July 25, 2008 / 8:20 AM / in 9 years

Daimler in talks to buy stake in Kamaz

STUTTGART, Germany (Reuters) - Daimler AG (DAIGn.DE), the world’s biggest maker of commercial vehicles, is in talks to buy a 42 percent stake in truckmaker Kamaz (KMAZ.MM) as a way to boost sales in the fast-growing Russian market.

Russia is now Europe’s largest truck market and Kamaz is the top player, with a market capitalization of nearly $4 billion. It builds nearly three quarters of the country’s dump trucks and about half of its other large cargo vehicles.

“Along with the option of building a new factory for local assembly of Daimler Trucks, the division is also studying the possibility of acquiring a stake in ... Kamaz that would enable the two companies to combine their development, production, and sales expertise,” the company said in a statement.

Reuters had earlier cited a source familiar with the situation as saying that Daimler planned to take a stake in Kamaz, seizing opportunities in the Russian truck market more quickly than it could by setting up its own production.

A 42 percent stake in Kamaz would be worth about $1.7 billion at the current share price.

Daimler shares, which fell nearly 10 percent on Thursday after it cut its 2008 earnings outlook, closed up 1.1 percent at 38.88 euros on Friday, in line with the DJ Stoxx European autos sector index .SXAP.

The stock has lagged the index by 20 percent this year.

Kamaz shares were down 2.3 percent at 129 roubles in Moscow.

“This looks like a good strategic fit. Kamaz is a key player in a market where Daimler has a limited presence,” said Michael Tyndall, an automotive sector analyst at Nomura in London.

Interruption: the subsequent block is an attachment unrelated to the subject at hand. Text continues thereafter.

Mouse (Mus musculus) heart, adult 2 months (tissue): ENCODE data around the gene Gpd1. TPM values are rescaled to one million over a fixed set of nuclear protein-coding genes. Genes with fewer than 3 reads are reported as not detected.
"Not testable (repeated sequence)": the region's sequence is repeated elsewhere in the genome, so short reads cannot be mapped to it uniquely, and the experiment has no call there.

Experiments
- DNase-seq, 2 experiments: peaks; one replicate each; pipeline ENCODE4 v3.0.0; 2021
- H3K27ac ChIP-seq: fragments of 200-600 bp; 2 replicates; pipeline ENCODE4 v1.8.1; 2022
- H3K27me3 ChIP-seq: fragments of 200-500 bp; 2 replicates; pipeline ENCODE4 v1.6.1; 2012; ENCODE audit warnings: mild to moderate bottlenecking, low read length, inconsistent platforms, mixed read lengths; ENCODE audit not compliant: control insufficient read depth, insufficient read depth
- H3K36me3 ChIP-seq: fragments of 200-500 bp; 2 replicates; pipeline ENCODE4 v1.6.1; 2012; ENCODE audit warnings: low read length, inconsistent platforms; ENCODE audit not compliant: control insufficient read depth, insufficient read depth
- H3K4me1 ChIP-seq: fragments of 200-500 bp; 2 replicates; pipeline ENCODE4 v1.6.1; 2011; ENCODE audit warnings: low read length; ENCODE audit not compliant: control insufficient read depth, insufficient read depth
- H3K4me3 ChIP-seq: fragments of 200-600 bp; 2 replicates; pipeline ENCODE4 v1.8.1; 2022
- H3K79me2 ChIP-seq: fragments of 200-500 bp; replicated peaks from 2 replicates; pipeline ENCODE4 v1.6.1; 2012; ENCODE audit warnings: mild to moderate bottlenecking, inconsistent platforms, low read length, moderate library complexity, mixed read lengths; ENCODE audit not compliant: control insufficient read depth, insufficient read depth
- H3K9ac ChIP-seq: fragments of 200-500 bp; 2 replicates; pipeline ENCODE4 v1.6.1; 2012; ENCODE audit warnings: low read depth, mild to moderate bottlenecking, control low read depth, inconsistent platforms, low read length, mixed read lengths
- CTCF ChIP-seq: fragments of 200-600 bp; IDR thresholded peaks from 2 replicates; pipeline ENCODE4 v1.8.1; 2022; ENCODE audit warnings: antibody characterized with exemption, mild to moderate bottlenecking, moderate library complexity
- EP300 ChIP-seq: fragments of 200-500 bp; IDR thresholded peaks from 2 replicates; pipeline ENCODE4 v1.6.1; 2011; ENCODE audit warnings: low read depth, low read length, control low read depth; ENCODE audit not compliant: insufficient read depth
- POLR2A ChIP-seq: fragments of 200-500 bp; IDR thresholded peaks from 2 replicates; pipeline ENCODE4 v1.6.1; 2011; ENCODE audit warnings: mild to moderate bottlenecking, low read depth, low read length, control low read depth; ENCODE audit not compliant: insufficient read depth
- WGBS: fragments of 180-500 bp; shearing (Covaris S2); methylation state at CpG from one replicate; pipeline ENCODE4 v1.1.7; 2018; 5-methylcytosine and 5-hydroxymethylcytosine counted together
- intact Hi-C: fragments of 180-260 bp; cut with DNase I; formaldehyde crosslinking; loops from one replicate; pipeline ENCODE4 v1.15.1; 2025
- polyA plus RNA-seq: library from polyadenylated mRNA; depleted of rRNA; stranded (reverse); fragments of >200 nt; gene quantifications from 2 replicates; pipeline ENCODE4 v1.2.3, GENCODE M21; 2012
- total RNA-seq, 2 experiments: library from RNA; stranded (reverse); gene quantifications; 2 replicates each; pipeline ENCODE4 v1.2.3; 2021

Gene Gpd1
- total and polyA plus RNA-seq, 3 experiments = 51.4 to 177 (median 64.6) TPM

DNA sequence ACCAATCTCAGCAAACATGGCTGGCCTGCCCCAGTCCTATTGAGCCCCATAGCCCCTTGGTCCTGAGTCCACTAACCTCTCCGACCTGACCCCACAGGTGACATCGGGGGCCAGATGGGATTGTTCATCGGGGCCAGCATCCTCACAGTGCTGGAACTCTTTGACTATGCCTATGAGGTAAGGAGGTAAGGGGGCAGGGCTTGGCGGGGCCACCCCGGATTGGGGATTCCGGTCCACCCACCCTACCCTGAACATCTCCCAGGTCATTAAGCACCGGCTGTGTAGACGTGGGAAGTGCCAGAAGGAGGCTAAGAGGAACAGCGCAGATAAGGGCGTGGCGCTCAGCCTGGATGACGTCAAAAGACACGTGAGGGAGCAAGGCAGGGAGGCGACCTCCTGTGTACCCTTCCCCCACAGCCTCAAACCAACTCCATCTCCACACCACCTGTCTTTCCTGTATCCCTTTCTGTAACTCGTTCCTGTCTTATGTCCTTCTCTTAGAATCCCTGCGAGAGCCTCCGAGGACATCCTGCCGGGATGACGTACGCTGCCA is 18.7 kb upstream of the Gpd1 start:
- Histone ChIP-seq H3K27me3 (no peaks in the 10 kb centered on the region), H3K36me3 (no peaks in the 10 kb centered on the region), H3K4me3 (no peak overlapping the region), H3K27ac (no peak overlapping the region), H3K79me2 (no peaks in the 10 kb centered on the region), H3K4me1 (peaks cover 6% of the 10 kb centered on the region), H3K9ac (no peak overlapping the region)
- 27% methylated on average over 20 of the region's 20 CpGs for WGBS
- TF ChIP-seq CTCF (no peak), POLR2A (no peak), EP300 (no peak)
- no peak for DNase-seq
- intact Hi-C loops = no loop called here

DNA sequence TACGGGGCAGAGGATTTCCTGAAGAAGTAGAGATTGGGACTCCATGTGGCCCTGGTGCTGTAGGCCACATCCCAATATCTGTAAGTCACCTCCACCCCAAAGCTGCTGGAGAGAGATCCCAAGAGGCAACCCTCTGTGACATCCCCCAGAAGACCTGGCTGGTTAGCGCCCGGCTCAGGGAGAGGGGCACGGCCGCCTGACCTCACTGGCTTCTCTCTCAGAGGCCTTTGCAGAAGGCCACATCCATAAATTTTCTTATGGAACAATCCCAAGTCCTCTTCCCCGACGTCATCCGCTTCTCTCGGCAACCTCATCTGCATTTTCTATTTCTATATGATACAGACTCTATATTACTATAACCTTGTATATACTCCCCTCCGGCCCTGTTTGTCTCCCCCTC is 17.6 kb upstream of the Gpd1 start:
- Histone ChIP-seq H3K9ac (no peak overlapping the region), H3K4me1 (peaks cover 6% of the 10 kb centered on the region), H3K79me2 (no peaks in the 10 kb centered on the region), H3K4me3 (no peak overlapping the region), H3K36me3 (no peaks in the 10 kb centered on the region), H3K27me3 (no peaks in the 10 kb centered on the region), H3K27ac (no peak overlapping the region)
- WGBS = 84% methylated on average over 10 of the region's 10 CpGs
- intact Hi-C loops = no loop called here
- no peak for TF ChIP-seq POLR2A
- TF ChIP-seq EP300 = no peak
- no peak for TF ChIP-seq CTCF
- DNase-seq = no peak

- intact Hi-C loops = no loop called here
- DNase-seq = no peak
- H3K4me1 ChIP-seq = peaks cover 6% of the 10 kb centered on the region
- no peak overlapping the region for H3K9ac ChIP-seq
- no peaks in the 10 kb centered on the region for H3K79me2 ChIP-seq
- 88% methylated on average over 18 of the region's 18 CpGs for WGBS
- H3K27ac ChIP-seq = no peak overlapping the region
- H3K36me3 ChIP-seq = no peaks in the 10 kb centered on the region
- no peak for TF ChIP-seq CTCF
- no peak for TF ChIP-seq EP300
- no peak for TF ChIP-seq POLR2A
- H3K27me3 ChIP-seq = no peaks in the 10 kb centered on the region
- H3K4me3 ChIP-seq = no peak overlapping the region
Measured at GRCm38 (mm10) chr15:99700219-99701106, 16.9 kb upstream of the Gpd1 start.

He noted that revenues at Kamaz are growing strongly and margins, while relatively light, have been improving.

“The big question is price. On an EV/Sales of 0.9x (20 percent above the peer average) and based on consensus forecasts we would expect Daimler to pay roughly 1 billion euros for 42 percent,” he estimated.

Daimler intends to build the initial stake of 42 percent to a majority in the medium term, the source had said.

Daimler could make a binding offer by mid-October for Kamaz, the source said, adding the deal for the initial stake could be wrapped up by the end of October.

Daimler said a decision was due by the end of the year.

“I think some investors will appreciate that Daimler is looking for -- and finding -- ways to use its cash pile to generate earnings growth rather than (only) buying back stock,” Nomura’s Tyndall said.

Russian investment bank Troika Dialog said in June it had invited potential buyers including Volvo (VOLVb.ST) of Sweden, Fiat FIA.MI unit Iveco and Daimler to bid for its minority stake in Kamaz.

Daimler has since given two non-binding offers, the source said.

    The head of Daimler’s trucks business, Andreas Renschler, had publicly played down any interest in taking a stake in Kamaz.

    Sources close to Kamaz have said in the past the company was looking to sell a minority stake to a strategic investor as one alternative for its development. The other options were a secondary public offering of shares and a merger with Belarussian truck manufacturer MAZ.

    Kamaz trades on Moscow’s MICEX and RTS exchanges but has no foreign listing.

    Its 2007 revenue rose about 23 percent to 85.25 billion roubles ($3.65 billion) as truck sales volumes increased by 20 percent.

    It sold 52,648 trucks last year, of which 39,187 vehicles were domestic sales.

    Daimler sold 467,700 trucks in 2007 plus 39,000 buses.

    “With its potential for dynamic growth, the Russian truck market is widely considered to be one of the top future sales markets for commercial vehicles,” Daimler said.

    It noted that Russia is already Europe’s largest truck market, with 2007 sales of more than 154,000 trucks weighing more than six tonnes.

    “Sales of new trucks in Russia are expected to increase by about 20 percent over the next two years. This development is being driven by the demand for heavy-duty trucks in particular,” it said.

    Reporting by Hendrik Sackmann; Editing by Jason Neely and Erica Billingham

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